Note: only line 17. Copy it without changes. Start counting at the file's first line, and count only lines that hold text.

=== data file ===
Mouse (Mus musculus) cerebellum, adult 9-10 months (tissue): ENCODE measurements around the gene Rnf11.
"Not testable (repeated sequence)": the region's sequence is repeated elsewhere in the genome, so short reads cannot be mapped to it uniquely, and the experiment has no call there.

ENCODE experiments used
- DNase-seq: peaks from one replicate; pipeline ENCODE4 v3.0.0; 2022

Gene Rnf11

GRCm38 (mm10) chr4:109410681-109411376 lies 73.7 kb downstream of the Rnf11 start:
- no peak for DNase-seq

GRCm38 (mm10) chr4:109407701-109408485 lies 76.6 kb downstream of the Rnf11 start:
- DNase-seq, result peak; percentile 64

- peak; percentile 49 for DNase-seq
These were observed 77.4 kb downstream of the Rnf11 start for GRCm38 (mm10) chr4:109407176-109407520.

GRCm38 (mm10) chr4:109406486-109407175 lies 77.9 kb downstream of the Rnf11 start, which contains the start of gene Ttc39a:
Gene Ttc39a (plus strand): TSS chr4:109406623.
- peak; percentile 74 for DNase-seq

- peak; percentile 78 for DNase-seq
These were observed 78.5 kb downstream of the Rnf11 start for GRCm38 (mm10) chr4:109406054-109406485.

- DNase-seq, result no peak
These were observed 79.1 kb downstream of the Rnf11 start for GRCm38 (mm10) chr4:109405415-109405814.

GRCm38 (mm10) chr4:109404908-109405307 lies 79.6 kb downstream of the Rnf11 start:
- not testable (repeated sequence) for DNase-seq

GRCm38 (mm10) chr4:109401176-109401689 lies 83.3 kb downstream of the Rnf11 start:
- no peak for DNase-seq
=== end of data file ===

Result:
- DNase-seq, result no peak